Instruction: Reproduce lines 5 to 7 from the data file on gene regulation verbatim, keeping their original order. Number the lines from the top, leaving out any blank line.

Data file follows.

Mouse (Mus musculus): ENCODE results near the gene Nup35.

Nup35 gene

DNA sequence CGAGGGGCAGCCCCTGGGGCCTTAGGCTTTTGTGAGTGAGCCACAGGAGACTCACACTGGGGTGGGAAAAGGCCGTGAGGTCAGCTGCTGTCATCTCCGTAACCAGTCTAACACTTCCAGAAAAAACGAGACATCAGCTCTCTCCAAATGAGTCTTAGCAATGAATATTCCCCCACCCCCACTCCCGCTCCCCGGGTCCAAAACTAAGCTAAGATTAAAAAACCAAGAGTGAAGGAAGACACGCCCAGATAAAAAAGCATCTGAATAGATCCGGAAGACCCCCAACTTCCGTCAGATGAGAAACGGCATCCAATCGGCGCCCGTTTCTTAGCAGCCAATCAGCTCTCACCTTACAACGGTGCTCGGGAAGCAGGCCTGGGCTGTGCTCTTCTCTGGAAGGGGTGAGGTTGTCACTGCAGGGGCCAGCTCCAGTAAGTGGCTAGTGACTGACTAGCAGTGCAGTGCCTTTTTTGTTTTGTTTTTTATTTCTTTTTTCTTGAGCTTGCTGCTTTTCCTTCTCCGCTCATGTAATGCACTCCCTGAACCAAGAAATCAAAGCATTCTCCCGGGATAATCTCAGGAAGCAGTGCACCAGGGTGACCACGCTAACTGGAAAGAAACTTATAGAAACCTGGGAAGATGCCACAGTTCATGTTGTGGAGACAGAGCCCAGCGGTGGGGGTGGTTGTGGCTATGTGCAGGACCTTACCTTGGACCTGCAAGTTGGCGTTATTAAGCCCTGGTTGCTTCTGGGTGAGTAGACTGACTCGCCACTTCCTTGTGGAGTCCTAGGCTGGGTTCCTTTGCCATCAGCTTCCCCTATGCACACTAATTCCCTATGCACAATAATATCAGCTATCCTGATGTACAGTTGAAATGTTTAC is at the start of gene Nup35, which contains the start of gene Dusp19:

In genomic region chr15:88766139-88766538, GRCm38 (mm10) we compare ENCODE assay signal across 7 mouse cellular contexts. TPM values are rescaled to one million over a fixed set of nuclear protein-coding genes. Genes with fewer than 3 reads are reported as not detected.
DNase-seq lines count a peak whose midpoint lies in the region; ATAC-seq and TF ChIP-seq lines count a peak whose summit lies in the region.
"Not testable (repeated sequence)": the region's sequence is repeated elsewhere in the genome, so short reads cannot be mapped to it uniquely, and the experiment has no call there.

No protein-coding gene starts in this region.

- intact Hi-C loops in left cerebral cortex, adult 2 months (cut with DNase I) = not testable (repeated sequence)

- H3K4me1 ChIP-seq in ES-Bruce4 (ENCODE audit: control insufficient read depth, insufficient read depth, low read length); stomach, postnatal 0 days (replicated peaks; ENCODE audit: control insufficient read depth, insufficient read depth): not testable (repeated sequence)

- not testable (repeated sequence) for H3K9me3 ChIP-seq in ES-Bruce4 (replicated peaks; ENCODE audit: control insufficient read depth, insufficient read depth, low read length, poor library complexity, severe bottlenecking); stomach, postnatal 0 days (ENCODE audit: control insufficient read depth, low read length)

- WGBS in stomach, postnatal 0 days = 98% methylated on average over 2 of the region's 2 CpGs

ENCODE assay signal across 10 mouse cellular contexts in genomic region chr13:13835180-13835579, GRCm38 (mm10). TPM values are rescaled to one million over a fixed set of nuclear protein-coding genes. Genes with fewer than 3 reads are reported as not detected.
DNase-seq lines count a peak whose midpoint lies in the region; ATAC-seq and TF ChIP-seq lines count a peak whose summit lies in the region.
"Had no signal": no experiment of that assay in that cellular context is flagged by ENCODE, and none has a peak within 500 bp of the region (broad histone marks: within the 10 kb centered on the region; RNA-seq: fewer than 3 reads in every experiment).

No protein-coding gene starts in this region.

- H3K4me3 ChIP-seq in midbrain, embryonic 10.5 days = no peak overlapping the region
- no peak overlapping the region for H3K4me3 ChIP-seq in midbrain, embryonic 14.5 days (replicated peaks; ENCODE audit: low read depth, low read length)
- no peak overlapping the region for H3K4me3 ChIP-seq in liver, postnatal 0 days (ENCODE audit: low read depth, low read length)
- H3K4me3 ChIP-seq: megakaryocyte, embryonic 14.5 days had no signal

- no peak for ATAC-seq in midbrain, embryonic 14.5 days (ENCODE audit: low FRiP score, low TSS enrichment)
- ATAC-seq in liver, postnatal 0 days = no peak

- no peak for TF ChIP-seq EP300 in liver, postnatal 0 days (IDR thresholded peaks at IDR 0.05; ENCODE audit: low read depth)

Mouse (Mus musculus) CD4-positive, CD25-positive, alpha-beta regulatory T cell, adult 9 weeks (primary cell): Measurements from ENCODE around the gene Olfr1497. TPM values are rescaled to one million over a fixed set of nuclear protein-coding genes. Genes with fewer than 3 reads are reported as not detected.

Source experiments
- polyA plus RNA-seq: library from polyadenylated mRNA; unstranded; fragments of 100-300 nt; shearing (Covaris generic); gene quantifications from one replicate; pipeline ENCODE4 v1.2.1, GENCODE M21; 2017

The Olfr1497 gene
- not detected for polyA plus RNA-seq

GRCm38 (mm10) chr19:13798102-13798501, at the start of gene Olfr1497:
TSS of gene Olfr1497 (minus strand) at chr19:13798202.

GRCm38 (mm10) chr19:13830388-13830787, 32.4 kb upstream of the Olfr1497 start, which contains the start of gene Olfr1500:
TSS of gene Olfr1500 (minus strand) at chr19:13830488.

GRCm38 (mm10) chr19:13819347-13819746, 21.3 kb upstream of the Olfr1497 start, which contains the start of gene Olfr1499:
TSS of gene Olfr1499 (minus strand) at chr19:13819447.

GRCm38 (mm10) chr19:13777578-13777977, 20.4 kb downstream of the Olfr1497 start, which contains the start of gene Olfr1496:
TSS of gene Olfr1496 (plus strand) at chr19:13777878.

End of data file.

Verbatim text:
DNase-seq lines count a peak whose midpoint lies in the region; ATAC-seq and TF ChIP-seq lines count a peak whose summit lies in the region.
"Not testable (repeated sequence)": the region's sequence is repeated elsewhere in the genome, so short reads cannot be mapped to it uniquely, and the experiment has no call there.

No protein-coding gene starts in this region.